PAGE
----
Microsoft developed the Xbox One to be the future of the living room. Instead, we got a Google TV that we'll actually want to use. And it even plays games.
Microsoft’s reveal of the Xbox One at an event in Redmond on Tuesday seemingly left audiences a bit underwhelmed: After all, wasn’t Microsoft supposed to announce a gameconsole? Instead, the first glimpse of Micosoft's set-top box included a live broadcast of “The Price Is Right."
Viewed conceptually, the One somewhat awkwardly straddles the intersection between televisions, game consoles, and the PC. We've seen this before. Three years ago, Google launched the Logitech Revue as a new experience for television that combines the TV that you already know with the freedom and power of the Internet. "With the entire Internet in your living room, your TV becomes more than a TV—it can be a photo slideshow viewer, a gaming console, a music player and much more," Google promised.
But how the One combines those elements is also incredibly polished, packaged together with what should probably be a killer line-up of games, the amazing Kinect camera technology, and a brand new user interface. If you're thinking that this is Windows 8 for the Xbox, you're on the wrong track. With the One, Microsoft will actually succeed.
Like the Google TV, the One sits between your cable box and your television, passing HDMI content in and out. Microsoft executives demonstrated some quick context switches between viewing TV programs, a program guide, and games, using varied terms such as “Watch TV,” “Show me what’s on HBO,” and “Watch CBS” to distinguish between them.
Nevertheless, some elements of the One feel forced. Unlike a traditional Xbox game console, the One gives you PC-like apps, such as Internet Explorer and Skype—Microsoft’s version of the Google Chrome and Hangouts feature that Google hoped would give it a foothold into the living room. But there just isn't any evidence to suggest that users actually care about surfing the Web on a TV while viewing a TV show or movie.
Based on a Wired profile, we also know that the One runs not one but three operating systems: a tiny Host OS, which controls the bootup process; a Shared OS, which appears to be a pared down version of the Windows kernel to run apps like Skype and IE; and the Exclusive partition, the home of traditional Xbox games. Under the hood, at least, Microsoft has done a lot of work to position the One as a unified set-top experience.
Kinect + games: the One’s recipe for success
The Kinect sensor bar that Microsoft launched in 2010 has always had a touch of magic about it. Kinect may have struggled as a gaming interface—although a number of rhythm and dancing games wouldn’t be the same without it—but its ability to recognize human forms and voices has always been head and shoulders above what other game consoles and developers offered. Even Leap Motion, seen as a rival to the Kinect for Windows, lacks the ability to process voice commands.
Microsoft often talks about natural user interfaces. While the launch screen (or Home screen, as Microsoft referred to it) looks suspiciously WIndows 8-ish with its brightly-colored tiles, users can literally wave it away. Voice commands give players the ability to cut through the noise. “Play Forza,” for example, should launch a One user straight into the game.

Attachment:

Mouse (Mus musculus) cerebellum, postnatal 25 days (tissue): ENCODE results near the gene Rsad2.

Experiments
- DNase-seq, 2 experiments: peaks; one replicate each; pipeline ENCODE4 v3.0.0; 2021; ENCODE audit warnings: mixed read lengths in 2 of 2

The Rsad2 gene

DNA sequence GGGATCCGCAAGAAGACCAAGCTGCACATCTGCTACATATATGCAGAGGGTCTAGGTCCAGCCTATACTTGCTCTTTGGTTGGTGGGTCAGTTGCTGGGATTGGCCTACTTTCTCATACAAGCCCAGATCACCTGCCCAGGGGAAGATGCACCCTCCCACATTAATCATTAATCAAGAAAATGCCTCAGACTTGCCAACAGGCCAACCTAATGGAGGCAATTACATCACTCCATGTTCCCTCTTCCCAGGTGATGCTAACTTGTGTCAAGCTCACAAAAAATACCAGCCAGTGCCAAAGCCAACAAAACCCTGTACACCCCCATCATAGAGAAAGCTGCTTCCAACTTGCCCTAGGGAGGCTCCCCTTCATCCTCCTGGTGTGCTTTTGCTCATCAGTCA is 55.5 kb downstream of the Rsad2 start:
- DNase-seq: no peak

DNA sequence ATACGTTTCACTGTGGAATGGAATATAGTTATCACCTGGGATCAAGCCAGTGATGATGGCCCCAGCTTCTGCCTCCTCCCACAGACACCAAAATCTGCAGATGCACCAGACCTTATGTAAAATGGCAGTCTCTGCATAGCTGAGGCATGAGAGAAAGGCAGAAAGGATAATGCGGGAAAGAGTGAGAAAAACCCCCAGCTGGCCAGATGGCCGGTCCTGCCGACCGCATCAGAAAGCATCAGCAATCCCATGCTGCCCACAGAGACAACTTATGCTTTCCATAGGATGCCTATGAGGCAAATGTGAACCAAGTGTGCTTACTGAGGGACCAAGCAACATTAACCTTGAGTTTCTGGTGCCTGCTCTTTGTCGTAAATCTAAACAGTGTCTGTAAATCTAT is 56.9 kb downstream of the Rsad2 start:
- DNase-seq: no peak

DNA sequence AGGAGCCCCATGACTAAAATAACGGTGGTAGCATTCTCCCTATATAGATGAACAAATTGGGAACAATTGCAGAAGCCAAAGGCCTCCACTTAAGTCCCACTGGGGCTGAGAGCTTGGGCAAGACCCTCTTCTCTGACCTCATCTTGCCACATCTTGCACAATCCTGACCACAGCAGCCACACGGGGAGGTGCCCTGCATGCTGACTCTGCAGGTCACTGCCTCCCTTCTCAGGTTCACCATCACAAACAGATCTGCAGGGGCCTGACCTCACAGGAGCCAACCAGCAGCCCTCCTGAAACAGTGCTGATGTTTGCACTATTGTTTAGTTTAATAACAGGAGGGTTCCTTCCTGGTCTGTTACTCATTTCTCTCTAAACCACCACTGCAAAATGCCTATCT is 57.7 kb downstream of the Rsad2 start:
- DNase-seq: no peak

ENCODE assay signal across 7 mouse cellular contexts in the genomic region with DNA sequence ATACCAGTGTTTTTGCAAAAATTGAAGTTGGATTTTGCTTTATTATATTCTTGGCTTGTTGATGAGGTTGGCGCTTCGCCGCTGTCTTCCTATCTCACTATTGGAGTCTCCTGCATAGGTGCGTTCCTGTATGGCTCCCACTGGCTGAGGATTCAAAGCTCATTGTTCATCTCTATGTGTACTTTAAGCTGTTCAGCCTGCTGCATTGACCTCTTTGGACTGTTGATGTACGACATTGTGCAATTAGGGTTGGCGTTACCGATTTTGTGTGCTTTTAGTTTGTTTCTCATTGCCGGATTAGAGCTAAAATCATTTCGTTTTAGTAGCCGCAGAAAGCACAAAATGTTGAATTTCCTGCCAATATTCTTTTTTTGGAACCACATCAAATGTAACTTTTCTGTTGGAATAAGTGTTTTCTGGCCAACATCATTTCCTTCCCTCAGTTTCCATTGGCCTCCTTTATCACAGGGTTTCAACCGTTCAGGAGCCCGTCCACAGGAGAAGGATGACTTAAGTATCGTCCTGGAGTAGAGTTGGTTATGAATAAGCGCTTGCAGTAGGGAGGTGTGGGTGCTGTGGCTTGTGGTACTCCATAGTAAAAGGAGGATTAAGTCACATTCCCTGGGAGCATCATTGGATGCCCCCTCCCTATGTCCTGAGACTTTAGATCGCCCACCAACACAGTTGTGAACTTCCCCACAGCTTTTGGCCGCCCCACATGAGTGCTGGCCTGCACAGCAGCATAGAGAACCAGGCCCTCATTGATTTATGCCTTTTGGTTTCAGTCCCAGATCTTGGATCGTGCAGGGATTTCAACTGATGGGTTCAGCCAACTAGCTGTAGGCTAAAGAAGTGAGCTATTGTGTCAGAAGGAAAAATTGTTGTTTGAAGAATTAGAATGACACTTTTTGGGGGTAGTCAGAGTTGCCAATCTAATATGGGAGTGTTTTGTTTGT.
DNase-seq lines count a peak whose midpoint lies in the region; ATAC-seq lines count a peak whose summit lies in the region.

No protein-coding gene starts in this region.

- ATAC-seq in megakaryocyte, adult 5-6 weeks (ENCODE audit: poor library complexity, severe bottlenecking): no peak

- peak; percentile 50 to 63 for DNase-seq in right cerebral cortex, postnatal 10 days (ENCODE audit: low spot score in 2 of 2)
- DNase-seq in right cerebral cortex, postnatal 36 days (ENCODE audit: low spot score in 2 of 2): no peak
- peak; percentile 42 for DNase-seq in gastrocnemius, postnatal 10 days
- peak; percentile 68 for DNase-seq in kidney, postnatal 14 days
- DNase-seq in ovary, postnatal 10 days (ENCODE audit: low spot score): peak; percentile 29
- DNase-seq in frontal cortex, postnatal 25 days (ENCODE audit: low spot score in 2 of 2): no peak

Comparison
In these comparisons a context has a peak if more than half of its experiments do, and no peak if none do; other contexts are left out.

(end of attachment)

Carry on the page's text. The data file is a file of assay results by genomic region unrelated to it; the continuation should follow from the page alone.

And let’s not forget the games. Although we’re going to see more of what Microsoft and its partners have planned at the E3 show in a few weeks, Microsoft Studios chief Phil Spencer promised 15 games for the Xbox One, eight of which will be new “franchises." Forget the relative paucity of Windows apps in the Windows Store—the Xbox has always been able to attract top-tier, AAA developers, and that looks like it will continue. That has always what has driven a console’s success, and what should keep the Xbox atop the two-horse race between itself and Sony. (Sorry, Nintendo.)
In both of these categories, Google has fallen woefully short. Early apps that allowed the phone to serve as a controller were neglected by users, and voice control never quite made it, either. And while Google boasts about 800,000 apps in the Android Market, just a handful of quality apps are available for Google TV.
How does it all fit together?
What we didn’t see at the One’s launch was how this all fits into the grand ecosystem of Windows devices. Remember, Windows Phone has an Xbox app, so will there be closer ties here? Microsoft executives reminded us that we’ll have Windows tablets, and presumably phones, to provide us with the second-screen “SmartGlass” technology to provide supplementary information and controls.
And there are more questions: Will the Xbox connect to Games for Windows? Will there be cross-platform play on future Halo iterations, for example? Will Skype use Microsoft Xbox gamertags as contacts, or will it only be a gamer’s traditional Skype contacts? We’ve asked Microsoft for additional details, but they have yet to respond.
Within the United States, at least, Microsoft owns the living room. According to unreleased NPD data , Microsoft not only outsold all other consoles last month, but has done so for more than two years straight. What Microsoft needs to do now is use its hegemony in the living room to build outward. We can assume that there’s a plan in place. Now we need to hear it.
This story, "Microsoft's Xbox One will succeed where Google TV failed" was originally published by TechHive.